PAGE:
Thursday, September 14, 2017

DCNR, PennDOT Secretaries Discuss Sustainability, Efficiency & Transportation At CMU

Fielding questions from Carnegie Mellon University students, faculty and staff, Department of Conservation and Natural Resources Secretary Cindy Adams Dunn and Transportation Secretary Leslie S. Richards Wednesday outlined their departments' roles in ushering in a more energy-efficient future in Pittsburgh.
Both secretaries were queried on wide-ranging topics -- from increasing the number of women in conservation, engineering and transportation fields, to the effects of ever-tightening budgets -- in what the university billed as a "Fireside Chat" examining "The Future of Sustainability, Efficiency and Transportation."
"I commend the university for embracing this collaborative spirit," Dunn told listeners gathered in the university's Sherman and Joyce Bowie Scott Hall. "You ask us what we are doing in these three fields and we will try our best to tell you how you can help. To those students in the audience, you are the leaders of tomorrow, so you need to be involved in conversations like these today."
Noting the strong attendance at today's session, Secretary Richards applauded efforts of the university's Wilton E. Scott Institute for Energy Innovation in linking students and faculty with involvement in the transportation, energy and environment fields.
"Talking with the future leaders in transportation and engineering is a great opportunity to show how their government is using technologies to improve their current and future transportation system," Richards said. "I'm also proud of everything PennDOT is doing to include community and business needs as we plan future projects."
Anna J. Siefken, associate director for strategic partnerships and innovation at the Scott Institute noted "this unique event brings together state government leaders to discuss how each is driving efficiency and innovation within the DCNR and PennDOT."
"The discussion will resonate well with those in the CMU community who work to find solutions for transportation and sustainability challenges," said Siefken, who organized the "fireside chat." "For example, through CMU's Smart Cities initiative, our expertise is changing the way people and vehicles move in cities. Other energy experts are specializing in areas ranging from climate change, to water treatment, to building efficiency."
Asked to comment on DCNR's commitment to energy and water conservation at state park and state forest offices, Dunn listed 14 new Leadership in Energy and Environmental Design (LEED) buildings constructed in recent years.
Also, existing solar installments of varying sizes now supply power at eight state parks across the state.
"Upcoming solar array projects will be larger scale and designed to take a building or an entire park to net zero reliance on other electric sources," Dunn said. "Also, I must point out, nearby Point State Park has committed to the Pittsburgh 2030 District, that is, reducing energy and water consumption for existing buildings by 50 percent by the year 2030."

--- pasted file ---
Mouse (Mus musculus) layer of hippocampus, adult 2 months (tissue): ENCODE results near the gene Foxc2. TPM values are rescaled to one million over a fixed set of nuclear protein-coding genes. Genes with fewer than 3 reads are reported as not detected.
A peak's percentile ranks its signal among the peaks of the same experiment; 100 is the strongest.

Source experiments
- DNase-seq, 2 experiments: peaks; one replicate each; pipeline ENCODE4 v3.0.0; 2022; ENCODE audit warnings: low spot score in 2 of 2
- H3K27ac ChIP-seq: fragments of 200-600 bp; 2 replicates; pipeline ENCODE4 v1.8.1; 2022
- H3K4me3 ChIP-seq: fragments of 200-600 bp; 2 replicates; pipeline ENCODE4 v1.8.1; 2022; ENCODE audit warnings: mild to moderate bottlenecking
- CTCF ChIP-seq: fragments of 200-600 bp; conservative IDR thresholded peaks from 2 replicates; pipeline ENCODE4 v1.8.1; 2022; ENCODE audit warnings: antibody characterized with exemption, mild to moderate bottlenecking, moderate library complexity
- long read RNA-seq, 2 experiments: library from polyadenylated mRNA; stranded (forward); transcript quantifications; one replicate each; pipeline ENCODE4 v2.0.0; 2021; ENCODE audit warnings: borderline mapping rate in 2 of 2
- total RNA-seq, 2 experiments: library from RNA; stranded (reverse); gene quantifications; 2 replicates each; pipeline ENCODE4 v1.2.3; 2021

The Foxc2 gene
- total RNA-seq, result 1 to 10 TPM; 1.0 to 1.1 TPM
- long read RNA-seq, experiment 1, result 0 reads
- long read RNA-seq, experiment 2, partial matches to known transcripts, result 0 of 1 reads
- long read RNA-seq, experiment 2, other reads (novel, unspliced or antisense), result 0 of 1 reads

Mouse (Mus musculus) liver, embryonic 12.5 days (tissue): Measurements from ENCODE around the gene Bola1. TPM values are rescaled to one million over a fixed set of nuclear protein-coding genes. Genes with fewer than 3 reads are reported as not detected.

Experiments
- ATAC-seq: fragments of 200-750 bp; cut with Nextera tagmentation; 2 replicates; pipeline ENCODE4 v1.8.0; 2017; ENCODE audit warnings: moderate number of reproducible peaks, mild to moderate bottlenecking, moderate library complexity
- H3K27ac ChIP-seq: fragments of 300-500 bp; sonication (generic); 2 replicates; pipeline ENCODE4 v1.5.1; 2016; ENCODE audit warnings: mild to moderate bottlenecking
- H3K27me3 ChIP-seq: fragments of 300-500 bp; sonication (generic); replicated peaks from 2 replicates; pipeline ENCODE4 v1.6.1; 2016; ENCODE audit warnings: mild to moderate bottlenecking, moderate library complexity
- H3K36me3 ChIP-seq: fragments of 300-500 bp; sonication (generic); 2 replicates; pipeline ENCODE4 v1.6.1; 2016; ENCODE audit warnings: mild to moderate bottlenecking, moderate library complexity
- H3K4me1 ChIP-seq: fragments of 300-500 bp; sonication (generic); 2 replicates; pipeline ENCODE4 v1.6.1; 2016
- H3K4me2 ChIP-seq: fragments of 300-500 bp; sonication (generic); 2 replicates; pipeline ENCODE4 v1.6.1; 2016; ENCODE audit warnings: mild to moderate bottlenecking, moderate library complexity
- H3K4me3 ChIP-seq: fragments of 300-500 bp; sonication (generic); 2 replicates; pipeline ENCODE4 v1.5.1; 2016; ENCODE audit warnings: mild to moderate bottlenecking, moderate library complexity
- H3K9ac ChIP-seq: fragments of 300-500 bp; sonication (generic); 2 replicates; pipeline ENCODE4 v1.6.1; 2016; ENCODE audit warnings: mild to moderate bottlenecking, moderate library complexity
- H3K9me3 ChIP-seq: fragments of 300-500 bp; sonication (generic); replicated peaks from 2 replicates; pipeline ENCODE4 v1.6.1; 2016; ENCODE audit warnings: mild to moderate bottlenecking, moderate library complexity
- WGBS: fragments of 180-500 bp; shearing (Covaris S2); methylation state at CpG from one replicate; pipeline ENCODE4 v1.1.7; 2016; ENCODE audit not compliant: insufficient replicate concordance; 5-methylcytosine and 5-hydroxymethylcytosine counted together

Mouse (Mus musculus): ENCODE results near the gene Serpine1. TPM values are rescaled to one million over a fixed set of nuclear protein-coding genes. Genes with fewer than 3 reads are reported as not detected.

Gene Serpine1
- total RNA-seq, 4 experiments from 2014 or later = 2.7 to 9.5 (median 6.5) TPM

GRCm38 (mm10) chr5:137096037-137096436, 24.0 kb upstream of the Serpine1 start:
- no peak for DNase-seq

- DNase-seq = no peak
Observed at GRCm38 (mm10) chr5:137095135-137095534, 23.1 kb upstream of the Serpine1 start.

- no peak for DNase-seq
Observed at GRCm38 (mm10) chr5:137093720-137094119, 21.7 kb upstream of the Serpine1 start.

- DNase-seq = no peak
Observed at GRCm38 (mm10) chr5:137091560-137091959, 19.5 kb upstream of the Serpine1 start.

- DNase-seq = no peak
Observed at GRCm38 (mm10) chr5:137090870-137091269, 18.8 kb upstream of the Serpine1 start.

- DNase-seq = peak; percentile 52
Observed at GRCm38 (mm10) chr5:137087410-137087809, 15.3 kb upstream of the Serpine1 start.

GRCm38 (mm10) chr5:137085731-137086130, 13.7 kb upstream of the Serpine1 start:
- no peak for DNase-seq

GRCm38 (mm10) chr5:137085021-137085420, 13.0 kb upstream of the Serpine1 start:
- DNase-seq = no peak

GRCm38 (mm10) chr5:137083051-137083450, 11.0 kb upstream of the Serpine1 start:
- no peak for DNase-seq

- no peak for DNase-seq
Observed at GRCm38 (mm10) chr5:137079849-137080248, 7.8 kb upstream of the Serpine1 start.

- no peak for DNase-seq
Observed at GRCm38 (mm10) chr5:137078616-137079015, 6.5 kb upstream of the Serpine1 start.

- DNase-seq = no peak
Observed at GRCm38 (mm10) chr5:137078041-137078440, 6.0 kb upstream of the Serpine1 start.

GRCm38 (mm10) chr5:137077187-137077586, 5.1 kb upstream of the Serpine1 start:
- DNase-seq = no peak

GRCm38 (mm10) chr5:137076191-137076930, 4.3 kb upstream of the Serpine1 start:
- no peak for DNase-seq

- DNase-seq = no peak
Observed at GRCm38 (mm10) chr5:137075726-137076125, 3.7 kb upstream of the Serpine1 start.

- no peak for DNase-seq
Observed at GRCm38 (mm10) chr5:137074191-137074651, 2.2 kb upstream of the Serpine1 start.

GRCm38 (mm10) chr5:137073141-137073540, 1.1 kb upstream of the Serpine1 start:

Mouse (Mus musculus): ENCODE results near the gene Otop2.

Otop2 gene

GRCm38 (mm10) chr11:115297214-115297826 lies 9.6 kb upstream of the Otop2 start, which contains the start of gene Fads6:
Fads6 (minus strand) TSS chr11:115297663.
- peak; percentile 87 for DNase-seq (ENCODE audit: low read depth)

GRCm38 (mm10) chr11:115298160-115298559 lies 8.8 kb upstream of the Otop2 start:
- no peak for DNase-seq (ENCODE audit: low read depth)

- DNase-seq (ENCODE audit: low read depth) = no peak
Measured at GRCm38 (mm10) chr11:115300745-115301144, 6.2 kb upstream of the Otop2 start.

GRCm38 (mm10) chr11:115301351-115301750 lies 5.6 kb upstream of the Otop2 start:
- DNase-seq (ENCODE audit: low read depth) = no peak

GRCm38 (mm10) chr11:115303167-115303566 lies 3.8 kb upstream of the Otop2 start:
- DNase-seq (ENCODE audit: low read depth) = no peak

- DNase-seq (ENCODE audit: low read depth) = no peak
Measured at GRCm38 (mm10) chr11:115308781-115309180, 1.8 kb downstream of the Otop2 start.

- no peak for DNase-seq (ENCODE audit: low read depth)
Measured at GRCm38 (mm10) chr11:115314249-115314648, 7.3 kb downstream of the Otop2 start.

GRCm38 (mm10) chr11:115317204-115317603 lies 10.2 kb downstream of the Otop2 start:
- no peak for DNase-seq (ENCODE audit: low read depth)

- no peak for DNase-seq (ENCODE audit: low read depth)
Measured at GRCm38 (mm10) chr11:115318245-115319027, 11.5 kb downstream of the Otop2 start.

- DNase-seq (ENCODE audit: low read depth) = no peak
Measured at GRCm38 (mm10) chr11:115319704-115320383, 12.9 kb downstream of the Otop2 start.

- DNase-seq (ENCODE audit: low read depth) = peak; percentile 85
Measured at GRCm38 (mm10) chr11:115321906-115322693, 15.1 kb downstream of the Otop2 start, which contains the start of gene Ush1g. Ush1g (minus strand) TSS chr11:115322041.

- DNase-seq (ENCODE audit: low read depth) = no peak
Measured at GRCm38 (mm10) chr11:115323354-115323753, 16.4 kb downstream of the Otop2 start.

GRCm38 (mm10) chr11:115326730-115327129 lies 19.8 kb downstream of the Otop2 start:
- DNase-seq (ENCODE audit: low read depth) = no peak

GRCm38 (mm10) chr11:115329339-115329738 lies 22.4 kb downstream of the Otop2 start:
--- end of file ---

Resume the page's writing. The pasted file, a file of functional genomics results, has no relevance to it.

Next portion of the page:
Richards cited the department's work on the safe and efficient development of automated vehicle technologies, most recently on display at a two-day state Automated Vehicle Summit on September 11 and 12, as one way in which technology is being integrated into transportation planning.
In discussing transportation's role in supporting communities and businesses, Richards explained how the department's PennDOT Connects project-planning approach is enhancing local engagement in project development.
Richards and Dunn both underscored the importance of increasing the number of women in engineering and other technical fields.
According to the Federal Highway Administration, there are more than 60 million women in the labor force today, yet women make up only 8 percent of engineers, 18 percent of engineering technicians, and 30 percent of natural scientists.
The Bureau of Labor Statistics states that roughly 15 percent of the more than 9.1 million people working in transportation and material-moving occupations are women.
The Wilton E. Scott Institute for Energy Innovation works through the academic units of Carnegie Mellon University to find solutions for the nation's and the world's energy challenges, including pathways to a low carbon future, smart grid, new materials for energy, shale gas, and building energy efficiency through research, strategic partnerships, public policy outreach and education.
The institute lists more than 130 faculty members focused on aspects of energy-related research.
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